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Viscosupplementation for Hip Osteoarthritis: A Systematic Review and Meta-Analysis of the Efficacy on Pain and Disability, and the Occurrence of Adverse Events

Published:August 10, 2017DOI:https://doi.org/10.1016/j.apmr.2017.07.010

      Abstract

      Objective

      To assess the efficacy of viscosupplementation (hyaluronic acid [HA]) on the pain and disability caused by hip osteoarthritis, and to determine the occurrence of adverse events.

      Data Sources

      PubMed, EMBASE, Cochrane Library, ClinicalTrials.gov database, and specific journals up to March 2017.

      Study Selection

      Randomized controlled trials (RCTs) comparing HA with any other intra-articular injection.

      Data Extraction

      Performed according to Cochrane/Grades of Recommendation, Assessment, Development, and Evaluation criteria. Two authors extracted data and assessed the risk of bias and quality of evidence. A random-effects meta-analysis was conducted.

      Data Synthesis

      Eight RCTs were retrieved (n=807): 4 comparing HA to placebo; 3 to platelet-rich plasma (PRP); 3 to methylprednisolone; and 1 to mepivacaine. Some RCTs had 3 arms. There is very low evidence that HA is not superior to placebo for pain at 3 months (standardized mean difference [SMD]=−.06; 95% CI, −.38 to .25; P=.69), and high evidence that it is not superior in adverse events (risk ratio [RR]=1.21; 95% CI, .79–1.86; P=.38). There is low evidence that HA is not superior to PRP for pain at 1 month. There is very low evidence that HA is not superior to PRP for pain at 6 and 12 months (mean difference in visual analog scale [in cm]: −.05 [95% CI, −.81 to .71], 1.0 [95% CI, −1.5 to 3.50], and .81 [95% CI, −1.11 to 2.73], respectively). There is high evidence that HA is no different from methylprednisolone for pain at 1 month (SMD=.02; 95% CI, −.18 to .22; P=.85). There is low evidence that HA is no different from methylprednisolone for Outcome Measures in Rheumatoid Arthritis Clinical Trials–Osteoarthritis Research Society International Responders Index at 1 month (RR=.44; 95% CI, .10–1.95; P=.28). There is high evidence that HA is no different from methylprednisolone for adverse events (RR=1.21; 95% CI, .79–1.87; P=.38).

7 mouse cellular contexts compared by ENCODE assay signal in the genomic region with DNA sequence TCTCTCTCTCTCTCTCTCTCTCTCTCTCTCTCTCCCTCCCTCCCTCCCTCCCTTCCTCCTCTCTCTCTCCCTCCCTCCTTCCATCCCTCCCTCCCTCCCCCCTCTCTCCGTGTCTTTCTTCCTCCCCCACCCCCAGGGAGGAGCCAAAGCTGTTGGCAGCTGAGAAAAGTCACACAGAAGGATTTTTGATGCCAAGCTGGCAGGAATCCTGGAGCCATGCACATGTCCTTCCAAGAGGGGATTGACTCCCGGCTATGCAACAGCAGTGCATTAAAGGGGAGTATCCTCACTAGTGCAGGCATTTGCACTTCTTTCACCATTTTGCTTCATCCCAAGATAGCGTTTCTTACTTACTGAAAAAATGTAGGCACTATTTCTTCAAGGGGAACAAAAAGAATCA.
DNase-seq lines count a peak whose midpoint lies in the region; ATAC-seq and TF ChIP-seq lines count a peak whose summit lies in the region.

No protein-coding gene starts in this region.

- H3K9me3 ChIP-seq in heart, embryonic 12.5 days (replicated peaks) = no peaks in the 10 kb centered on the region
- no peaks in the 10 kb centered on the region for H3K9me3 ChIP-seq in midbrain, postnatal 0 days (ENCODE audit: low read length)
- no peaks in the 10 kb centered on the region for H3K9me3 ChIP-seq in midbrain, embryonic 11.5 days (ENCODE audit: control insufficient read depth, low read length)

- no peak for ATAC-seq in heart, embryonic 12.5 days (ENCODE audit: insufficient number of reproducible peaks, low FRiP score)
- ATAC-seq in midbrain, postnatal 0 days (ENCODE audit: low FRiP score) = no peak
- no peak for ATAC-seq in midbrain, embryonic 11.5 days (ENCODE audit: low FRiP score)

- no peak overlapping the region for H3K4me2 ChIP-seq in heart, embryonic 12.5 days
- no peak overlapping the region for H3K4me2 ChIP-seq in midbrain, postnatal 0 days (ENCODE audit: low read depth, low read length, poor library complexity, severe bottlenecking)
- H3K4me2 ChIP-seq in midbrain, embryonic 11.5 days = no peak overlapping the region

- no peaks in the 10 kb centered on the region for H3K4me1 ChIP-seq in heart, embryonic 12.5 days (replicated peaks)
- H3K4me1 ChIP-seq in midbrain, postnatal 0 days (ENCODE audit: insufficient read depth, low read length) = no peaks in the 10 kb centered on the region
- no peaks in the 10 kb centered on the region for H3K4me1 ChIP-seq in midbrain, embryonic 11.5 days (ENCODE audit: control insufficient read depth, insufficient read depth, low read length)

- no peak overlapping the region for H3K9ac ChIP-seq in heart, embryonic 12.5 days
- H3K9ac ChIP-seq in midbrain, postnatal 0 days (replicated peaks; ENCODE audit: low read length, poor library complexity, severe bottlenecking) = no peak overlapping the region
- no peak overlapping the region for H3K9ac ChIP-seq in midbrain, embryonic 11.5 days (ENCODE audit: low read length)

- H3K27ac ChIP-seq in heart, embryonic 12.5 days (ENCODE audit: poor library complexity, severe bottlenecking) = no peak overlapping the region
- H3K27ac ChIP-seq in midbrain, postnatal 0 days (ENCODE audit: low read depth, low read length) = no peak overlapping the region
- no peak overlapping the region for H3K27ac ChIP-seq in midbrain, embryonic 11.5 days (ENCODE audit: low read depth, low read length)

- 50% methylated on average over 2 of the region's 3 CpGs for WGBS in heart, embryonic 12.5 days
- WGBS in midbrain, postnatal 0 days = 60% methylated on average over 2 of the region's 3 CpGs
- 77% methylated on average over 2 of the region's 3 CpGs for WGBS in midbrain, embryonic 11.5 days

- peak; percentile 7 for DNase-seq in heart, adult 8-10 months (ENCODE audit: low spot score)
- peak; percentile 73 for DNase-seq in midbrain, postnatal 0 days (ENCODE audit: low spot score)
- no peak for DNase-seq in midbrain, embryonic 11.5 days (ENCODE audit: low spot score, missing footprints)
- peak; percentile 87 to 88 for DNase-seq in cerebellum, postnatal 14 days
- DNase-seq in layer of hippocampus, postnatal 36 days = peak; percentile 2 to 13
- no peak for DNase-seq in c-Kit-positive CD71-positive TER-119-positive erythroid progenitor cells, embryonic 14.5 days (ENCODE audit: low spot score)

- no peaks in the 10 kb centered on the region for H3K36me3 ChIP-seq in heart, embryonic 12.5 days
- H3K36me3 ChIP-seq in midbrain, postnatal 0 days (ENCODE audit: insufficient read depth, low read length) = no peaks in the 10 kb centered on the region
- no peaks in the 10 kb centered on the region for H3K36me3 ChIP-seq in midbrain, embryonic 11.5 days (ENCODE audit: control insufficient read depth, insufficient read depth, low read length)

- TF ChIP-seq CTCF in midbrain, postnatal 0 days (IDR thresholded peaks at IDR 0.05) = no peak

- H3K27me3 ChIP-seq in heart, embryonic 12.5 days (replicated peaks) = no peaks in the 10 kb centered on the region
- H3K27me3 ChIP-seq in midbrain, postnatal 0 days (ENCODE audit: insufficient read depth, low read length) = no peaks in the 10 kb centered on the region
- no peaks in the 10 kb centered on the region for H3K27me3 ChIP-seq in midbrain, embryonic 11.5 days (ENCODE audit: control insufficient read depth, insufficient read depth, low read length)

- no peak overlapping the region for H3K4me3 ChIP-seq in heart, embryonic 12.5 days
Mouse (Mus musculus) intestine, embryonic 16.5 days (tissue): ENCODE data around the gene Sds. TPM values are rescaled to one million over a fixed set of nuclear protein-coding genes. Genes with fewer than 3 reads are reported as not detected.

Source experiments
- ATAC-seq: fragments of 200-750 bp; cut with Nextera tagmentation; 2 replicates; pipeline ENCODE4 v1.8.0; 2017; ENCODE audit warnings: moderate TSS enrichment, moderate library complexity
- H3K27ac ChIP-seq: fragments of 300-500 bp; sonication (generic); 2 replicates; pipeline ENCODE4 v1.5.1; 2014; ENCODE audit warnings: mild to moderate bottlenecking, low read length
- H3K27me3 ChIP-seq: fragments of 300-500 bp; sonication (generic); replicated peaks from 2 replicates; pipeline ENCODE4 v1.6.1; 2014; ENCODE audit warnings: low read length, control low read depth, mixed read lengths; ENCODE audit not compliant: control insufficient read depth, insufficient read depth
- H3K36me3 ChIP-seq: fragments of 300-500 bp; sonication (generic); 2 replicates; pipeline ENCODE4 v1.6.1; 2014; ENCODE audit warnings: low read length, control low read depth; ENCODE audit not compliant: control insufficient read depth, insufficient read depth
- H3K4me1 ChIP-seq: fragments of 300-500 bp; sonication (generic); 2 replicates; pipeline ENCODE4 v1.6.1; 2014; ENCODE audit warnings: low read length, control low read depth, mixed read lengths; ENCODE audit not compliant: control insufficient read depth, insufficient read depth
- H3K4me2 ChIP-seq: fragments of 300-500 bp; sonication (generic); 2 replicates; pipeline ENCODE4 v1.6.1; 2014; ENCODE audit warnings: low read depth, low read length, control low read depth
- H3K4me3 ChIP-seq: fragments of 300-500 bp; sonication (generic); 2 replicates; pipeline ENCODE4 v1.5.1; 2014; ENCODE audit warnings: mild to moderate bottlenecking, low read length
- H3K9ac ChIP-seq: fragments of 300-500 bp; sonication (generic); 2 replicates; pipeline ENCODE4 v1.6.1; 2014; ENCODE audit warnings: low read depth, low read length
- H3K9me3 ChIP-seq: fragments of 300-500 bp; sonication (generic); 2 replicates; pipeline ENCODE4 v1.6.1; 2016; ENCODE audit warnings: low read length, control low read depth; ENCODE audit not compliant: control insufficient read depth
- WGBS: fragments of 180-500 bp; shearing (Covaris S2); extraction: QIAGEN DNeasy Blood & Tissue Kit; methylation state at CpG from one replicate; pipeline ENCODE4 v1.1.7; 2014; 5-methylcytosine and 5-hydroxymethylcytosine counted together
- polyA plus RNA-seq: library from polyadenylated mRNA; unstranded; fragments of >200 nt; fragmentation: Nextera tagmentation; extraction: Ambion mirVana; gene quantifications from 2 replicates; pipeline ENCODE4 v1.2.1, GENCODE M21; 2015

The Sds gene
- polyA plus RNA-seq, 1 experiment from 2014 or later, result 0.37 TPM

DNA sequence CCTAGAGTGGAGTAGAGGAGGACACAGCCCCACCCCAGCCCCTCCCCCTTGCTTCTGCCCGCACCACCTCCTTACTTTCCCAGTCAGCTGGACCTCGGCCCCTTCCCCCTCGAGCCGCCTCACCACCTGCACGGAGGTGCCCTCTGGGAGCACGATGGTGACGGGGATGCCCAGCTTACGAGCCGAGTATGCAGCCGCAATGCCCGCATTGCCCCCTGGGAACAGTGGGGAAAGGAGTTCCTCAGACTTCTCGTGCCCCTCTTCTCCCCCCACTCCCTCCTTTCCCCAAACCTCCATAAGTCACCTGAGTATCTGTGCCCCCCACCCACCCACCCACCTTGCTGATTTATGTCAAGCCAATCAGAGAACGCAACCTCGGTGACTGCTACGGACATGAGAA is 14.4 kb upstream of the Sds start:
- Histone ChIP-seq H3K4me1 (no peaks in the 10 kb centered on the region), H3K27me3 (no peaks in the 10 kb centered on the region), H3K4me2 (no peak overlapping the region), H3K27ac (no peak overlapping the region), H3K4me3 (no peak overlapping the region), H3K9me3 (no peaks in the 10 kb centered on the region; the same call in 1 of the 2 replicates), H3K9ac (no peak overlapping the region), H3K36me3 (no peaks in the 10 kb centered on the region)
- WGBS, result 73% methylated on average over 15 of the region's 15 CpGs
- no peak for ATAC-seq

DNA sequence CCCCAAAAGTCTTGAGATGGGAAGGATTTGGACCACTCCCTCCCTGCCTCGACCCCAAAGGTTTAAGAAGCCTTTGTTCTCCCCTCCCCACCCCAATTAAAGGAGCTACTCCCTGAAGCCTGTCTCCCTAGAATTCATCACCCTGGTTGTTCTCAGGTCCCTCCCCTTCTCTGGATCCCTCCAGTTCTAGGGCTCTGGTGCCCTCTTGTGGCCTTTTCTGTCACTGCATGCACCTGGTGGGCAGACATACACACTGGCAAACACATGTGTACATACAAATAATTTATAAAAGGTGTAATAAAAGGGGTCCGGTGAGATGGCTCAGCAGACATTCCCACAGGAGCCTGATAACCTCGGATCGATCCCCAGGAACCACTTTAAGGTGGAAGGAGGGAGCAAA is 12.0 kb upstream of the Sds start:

Conclusions

      We do not recommend viscosupplementation for hip osteoarthritis. Compared with placebo, data show scarce evidence of its efficacy up to 3 months, and suggest no difference at 6 months. However, future RCTs could present HA as an alternative to methylprednisolone for short-term symptom relief.

      Keywords

      List of abbreviations:

      AE (adverse event), CI (confidence interval), HA (hyaluronic acid), KLG (Kellgren-Lawrence grade), OMERACT-OARSI (Outcome Measures in Rheumatoid Arthritis Clinical Trials–Osteoarthritis Research Society International), PRP (platelet-rich plasma), RCT (randomized controlled trial), RR (risk ratio), SMD (standardized mean difference), VAS (visual analog scale)
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